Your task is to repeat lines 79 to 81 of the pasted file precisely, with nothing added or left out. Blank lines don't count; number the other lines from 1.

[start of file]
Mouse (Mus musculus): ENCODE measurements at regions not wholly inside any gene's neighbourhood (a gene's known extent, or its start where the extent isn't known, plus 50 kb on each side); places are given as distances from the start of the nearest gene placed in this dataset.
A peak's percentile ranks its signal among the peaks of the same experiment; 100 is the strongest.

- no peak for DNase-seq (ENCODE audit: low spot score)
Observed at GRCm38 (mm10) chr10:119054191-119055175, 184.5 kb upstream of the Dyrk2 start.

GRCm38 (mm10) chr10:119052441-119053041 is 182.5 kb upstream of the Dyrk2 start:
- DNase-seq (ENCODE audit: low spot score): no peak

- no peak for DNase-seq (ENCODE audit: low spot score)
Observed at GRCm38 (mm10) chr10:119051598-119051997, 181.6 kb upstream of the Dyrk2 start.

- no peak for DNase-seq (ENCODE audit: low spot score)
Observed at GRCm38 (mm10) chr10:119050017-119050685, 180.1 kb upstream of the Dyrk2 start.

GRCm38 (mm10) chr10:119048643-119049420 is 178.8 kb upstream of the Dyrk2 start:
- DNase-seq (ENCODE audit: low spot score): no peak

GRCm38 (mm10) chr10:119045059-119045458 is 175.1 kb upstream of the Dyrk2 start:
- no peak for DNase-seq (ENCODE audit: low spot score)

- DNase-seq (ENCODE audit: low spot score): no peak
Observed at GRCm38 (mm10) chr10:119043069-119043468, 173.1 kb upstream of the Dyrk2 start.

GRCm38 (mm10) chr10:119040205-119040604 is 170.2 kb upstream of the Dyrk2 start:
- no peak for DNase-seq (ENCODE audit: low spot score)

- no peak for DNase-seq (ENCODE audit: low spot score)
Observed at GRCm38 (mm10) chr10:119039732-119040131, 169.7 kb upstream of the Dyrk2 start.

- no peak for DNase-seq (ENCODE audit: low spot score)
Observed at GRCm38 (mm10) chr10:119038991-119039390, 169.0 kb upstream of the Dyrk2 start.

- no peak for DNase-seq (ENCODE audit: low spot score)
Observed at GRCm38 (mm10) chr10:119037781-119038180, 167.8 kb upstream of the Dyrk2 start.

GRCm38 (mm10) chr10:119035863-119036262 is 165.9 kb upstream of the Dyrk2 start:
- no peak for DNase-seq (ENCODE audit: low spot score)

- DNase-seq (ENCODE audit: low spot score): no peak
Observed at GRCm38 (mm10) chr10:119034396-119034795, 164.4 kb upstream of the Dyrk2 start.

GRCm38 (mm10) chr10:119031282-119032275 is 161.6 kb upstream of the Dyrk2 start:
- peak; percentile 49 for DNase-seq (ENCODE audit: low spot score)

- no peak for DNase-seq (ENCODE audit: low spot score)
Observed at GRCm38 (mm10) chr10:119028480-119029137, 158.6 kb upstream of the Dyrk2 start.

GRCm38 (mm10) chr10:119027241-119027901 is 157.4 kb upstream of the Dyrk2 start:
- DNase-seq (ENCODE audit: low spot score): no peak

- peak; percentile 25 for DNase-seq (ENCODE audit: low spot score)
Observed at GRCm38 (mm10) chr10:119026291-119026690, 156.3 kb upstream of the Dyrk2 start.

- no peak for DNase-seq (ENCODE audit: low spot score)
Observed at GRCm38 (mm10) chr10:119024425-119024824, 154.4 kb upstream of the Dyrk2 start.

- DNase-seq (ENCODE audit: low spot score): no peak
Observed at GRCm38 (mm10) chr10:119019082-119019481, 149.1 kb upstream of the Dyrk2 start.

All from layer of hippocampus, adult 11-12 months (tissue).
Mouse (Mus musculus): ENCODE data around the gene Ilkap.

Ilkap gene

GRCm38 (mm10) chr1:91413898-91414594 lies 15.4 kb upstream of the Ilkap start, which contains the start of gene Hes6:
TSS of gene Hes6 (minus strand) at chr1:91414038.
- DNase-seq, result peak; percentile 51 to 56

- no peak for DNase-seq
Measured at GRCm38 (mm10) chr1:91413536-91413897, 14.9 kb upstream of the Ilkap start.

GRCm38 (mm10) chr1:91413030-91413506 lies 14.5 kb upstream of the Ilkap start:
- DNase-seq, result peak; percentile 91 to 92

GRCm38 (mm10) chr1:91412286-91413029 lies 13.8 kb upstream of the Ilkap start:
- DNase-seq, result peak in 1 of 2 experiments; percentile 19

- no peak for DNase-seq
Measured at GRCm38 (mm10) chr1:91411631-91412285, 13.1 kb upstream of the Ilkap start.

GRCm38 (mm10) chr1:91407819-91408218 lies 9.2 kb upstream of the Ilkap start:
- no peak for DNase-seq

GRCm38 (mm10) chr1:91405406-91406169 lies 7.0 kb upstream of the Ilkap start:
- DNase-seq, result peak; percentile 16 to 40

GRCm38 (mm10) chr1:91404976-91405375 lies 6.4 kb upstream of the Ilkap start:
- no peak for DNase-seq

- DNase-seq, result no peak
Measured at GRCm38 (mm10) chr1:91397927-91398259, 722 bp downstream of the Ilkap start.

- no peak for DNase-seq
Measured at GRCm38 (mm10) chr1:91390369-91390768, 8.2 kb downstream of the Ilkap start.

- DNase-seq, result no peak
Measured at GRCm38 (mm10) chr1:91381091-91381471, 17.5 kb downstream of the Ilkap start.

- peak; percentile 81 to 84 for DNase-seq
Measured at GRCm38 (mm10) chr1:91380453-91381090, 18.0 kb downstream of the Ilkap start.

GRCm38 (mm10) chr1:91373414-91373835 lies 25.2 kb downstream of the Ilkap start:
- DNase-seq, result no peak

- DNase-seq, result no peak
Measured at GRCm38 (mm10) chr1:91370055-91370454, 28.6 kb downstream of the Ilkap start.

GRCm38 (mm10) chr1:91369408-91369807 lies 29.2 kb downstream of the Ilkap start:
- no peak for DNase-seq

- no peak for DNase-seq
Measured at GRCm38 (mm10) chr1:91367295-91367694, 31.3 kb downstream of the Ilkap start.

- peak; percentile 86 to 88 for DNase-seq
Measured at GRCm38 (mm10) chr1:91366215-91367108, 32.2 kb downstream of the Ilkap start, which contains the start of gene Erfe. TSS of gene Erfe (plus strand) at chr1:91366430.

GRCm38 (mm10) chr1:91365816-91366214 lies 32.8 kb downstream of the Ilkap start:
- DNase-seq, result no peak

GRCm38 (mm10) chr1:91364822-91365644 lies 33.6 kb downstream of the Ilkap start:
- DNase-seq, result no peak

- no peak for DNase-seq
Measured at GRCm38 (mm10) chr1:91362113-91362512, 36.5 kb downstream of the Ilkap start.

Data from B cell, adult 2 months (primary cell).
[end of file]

GRCm38 (mm10) chr1:91365816-91366214 lies 32.8 kb downstream of the Ilkap start:
- DNase-seq, result no peak

GRCm38 (mm10) chr1:91364822-91365644 lies 33.6 kb downstream of the Ilkap start: